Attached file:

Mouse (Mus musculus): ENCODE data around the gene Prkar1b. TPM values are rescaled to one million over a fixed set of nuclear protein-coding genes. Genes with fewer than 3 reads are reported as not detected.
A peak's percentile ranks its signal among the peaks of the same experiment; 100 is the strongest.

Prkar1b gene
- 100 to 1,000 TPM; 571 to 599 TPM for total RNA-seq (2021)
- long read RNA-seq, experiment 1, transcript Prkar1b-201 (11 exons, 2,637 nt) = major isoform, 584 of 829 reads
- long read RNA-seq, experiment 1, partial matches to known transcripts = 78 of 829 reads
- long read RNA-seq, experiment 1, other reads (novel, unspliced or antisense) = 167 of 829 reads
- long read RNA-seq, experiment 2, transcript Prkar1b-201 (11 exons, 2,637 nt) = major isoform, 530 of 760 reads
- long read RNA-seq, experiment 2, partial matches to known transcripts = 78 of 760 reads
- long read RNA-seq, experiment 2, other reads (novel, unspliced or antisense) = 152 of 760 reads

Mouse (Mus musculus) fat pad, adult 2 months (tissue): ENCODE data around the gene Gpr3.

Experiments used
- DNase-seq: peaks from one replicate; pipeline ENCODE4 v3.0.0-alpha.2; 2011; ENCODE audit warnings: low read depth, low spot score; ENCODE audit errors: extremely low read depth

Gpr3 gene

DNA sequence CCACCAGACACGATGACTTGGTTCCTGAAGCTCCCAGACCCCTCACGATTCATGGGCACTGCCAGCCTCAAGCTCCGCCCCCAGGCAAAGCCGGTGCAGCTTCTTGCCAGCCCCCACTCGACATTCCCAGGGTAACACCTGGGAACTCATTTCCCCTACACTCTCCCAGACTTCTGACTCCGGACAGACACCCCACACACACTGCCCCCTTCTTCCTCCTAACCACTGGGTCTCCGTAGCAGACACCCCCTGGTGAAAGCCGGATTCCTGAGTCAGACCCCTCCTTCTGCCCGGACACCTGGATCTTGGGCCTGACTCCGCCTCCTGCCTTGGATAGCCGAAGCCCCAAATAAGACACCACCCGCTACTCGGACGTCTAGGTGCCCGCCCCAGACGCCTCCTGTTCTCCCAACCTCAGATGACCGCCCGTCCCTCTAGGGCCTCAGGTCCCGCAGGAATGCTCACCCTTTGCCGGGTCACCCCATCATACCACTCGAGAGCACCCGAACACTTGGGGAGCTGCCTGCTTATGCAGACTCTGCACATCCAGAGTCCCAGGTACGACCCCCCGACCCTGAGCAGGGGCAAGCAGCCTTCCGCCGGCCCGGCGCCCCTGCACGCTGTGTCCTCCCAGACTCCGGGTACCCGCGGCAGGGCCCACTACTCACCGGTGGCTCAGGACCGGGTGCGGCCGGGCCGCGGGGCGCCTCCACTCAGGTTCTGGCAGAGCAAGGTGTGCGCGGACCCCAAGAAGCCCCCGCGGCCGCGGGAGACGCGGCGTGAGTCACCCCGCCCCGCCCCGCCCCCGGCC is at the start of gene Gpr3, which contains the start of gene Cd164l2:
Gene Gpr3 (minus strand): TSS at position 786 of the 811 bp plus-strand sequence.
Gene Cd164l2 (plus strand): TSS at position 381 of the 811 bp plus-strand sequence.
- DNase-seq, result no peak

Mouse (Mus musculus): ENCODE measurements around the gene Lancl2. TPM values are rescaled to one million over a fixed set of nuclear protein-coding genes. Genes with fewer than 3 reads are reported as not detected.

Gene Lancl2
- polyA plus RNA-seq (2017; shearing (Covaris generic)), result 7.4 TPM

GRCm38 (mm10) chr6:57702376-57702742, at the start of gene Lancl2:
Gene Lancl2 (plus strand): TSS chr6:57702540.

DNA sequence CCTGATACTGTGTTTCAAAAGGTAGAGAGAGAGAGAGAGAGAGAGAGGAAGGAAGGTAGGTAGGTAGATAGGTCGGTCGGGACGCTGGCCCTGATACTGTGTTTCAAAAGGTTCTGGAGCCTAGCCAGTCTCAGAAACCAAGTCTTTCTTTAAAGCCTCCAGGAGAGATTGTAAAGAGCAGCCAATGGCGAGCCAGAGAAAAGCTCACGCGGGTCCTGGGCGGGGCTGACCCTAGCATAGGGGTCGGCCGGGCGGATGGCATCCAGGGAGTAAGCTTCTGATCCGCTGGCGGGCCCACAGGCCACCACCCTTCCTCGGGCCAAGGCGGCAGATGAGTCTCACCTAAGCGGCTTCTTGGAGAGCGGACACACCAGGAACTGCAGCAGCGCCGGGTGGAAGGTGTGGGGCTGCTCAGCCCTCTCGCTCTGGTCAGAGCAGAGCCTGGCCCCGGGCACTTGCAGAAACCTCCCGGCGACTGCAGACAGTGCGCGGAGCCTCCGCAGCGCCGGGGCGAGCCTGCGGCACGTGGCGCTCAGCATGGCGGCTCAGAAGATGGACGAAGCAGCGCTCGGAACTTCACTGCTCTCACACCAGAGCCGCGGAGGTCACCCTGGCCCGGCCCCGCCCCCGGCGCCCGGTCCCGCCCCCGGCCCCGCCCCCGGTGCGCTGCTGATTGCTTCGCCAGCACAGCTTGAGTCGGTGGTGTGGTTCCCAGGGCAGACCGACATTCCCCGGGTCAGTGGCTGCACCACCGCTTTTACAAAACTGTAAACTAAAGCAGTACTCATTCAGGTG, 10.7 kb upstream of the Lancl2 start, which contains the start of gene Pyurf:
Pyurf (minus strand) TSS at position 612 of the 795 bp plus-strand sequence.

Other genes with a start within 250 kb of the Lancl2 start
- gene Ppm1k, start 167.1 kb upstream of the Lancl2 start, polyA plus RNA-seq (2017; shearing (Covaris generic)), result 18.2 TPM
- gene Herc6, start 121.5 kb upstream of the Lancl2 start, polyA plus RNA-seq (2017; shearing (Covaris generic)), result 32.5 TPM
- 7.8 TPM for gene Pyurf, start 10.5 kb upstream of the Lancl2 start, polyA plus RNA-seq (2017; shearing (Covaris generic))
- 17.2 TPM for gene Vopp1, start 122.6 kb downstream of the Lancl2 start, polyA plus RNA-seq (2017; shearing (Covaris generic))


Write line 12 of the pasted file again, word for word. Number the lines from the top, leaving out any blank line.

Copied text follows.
Experiments used